A high-ranking Nike executive has resigned from the Beaverton-based sportswear giant after a magazine article revealed links to her son's sneaker reselling business.

In a brief statement, the company said that Ann Hebert, the vice president and general manager of its North American division, had left the retailer after 25 years, effective immediately. A spokesperson confirmed to CNBC that Hebert stepped down on her own accord but would not comment further.

Last week, Bloomberg Businessweek published a cover story focused on Hebert's 19-year-old son, Joe, and his company, West Coast Streetwear, which buys limited edition and discounted shoes and flips them online for a profit. Sales exploded during the pandemic, pushing Joe Hebert—a University of Oregon dropout known in sneaker circles as "West Coast Joe"—to travel from Portland to Colorado in a moving truck in search of merchandise in order to meet demand.

"Back home in Portland, they lifted the steel door and a wall of orange Nike boxes spilled onto the pavement," wrote reporter Joshua Hunt. "Hebert had spent more than $200,000 on about 2,000 pairs of shoes, which he hoped would return a profit of around $50,000."

Hunt later found that Joe had used a credit card in his mother's name to buy sneakers for resale. Joe said she had no association with his business and that he "never received inside information such as discount codes from her," then cut off communication with Hunt.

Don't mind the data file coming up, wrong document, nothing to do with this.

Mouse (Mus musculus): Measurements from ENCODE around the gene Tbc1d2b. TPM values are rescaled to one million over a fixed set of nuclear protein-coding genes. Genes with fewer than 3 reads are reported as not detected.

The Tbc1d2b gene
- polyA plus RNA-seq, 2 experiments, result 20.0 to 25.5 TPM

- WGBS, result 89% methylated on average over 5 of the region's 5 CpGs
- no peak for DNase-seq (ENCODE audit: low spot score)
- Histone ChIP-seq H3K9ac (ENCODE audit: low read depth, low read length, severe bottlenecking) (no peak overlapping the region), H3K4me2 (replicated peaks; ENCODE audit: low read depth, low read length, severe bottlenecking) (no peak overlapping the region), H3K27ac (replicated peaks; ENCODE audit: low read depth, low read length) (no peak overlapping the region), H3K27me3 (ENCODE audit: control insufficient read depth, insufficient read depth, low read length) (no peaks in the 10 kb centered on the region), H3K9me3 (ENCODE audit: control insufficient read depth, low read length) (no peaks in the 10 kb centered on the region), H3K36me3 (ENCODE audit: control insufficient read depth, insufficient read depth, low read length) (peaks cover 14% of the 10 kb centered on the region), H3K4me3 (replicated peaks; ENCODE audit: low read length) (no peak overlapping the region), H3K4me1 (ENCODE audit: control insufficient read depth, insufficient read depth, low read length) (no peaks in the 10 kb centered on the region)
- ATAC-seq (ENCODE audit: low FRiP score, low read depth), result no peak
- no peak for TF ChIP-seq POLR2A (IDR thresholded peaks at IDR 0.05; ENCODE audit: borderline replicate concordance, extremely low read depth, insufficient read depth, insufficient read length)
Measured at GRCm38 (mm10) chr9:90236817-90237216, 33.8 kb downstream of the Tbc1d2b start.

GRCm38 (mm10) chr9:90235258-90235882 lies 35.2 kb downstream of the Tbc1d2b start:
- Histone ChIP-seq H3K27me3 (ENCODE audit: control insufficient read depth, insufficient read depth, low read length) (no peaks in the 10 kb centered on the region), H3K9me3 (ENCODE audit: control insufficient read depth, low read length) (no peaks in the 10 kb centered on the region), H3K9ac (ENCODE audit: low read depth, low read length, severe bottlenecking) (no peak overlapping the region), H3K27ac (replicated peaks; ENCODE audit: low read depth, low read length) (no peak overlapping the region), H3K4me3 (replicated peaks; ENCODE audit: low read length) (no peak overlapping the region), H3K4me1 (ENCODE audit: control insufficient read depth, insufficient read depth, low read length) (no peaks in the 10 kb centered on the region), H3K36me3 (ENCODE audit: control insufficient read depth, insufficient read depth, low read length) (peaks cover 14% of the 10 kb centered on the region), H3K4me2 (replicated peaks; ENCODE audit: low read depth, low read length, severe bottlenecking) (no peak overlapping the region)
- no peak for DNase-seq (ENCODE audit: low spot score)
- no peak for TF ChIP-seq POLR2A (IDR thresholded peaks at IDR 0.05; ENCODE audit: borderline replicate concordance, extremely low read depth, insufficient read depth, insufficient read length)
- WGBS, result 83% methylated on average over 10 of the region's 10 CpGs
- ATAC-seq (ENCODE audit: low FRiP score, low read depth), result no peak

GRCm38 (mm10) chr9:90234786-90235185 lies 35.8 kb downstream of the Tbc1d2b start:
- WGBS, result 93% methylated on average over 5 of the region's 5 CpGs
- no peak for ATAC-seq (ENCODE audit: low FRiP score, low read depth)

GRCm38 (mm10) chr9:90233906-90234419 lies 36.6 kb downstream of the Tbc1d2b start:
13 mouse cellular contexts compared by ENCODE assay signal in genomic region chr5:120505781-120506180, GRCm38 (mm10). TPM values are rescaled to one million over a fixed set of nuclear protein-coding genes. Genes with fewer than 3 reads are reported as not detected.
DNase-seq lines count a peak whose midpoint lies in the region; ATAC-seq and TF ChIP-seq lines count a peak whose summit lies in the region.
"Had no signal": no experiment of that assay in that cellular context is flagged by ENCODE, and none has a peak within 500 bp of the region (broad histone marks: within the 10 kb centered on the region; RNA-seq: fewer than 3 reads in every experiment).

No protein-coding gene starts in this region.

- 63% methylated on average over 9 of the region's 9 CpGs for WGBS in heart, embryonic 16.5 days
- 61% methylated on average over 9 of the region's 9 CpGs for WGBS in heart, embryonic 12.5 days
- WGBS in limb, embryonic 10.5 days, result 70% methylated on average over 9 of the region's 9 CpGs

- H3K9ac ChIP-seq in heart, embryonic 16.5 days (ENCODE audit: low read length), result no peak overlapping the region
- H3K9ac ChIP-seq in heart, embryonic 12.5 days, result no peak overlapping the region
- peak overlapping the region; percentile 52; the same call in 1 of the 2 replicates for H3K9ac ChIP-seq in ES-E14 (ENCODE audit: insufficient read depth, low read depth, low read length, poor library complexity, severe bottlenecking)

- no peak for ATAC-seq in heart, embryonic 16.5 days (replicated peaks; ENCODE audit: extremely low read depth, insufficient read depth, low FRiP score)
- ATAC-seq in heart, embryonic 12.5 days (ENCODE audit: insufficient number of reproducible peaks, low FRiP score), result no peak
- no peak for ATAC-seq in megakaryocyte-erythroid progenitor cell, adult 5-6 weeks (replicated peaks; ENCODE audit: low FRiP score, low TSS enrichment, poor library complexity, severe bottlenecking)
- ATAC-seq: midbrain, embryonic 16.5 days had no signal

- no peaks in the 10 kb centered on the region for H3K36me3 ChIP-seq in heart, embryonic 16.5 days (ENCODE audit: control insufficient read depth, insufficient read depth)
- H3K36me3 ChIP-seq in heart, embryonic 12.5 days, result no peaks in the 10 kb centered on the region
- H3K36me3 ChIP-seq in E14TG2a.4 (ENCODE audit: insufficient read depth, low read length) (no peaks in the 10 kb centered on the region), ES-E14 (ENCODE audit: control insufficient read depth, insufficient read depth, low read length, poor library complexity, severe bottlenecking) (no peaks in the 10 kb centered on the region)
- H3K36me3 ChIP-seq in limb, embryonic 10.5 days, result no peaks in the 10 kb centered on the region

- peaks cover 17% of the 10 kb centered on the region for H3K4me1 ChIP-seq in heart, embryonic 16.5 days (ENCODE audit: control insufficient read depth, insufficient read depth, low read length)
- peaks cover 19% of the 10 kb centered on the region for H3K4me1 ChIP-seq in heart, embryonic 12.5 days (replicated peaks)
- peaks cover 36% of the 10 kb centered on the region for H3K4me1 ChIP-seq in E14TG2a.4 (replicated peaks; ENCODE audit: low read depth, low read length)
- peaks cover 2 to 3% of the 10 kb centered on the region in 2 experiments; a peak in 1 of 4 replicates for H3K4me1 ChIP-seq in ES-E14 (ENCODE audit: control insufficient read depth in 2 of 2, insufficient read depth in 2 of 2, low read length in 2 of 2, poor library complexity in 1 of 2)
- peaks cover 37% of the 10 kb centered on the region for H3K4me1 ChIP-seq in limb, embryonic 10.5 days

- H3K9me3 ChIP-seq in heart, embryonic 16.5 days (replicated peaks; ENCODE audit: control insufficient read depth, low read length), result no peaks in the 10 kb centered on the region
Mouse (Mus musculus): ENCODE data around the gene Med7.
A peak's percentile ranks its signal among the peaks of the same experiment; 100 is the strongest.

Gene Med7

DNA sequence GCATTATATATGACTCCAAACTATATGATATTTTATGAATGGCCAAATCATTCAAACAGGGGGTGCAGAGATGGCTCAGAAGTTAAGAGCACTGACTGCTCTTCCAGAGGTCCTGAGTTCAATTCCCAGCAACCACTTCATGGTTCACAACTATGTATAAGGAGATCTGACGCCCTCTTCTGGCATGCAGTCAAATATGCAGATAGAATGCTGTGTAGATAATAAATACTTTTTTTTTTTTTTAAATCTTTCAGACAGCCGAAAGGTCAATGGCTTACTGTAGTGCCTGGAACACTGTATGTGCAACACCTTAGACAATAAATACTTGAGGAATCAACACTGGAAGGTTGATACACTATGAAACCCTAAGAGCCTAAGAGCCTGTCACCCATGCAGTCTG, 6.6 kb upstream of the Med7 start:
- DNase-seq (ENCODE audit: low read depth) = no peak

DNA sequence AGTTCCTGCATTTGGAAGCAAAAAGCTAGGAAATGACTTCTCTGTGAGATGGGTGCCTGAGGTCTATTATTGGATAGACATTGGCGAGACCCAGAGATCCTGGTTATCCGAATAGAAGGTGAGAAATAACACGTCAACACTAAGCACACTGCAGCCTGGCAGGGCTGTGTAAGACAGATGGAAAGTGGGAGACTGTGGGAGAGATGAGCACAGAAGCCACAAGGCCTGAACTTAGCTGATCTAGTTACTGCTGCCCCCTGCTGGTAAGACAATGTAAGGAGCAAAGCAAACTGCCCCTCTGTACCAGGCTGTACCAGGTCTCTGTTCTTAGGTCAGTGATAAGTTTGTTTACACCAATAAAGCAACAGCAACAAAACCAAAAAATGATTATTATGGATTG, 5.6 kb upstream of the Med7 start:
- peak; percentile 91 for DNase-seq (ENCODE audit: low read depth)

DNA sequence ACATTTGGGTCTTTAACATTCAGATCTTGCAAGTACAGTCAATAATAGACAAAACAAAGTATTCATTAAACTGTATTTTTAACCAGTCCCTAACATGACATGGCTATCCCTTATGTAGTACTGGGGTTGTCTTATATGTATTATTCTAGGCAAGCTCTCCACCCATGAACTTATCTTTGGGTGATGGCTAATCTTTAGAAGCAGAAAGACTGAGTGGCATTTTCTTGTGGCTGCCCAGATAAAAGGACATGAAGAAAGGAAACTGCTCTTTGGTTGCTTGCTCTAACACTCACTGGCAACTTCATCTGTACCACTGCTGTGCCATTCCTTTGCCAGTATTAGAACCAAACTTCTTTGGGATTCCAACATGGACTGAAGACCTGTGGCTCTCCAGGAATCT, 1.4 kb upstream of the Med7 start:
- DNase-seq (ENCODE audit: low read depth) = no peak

While Ann Hebert declined comment to Bloomberg, a Nike spokesperson confirmed that she had divulged "relevant information" about West Coast Streetwear to the company in 2018, adding, "There was no violation of company policy, privileged information or conflicts of interest, nor is there any commercial affiliation between WCS LLC and Nike, including the direct buying or selling of Nike products."

Although she'd been with Nike since 1995, Ann Hebert was promoted to her current role just last June. In announcing her promotion, the company said she would be "instrumental in accelerating our Consumer Direct Offense," a program aimed at rerouting sales from wholesale partners toward the brand's own apps and websites—a move credited with spiking the resale boom, as it allowed flippers like Joe Hebert to utilize bots to grab high-profile shoes at greater quantity than going to physical storefronts.

The company said it will announce a replacement soon.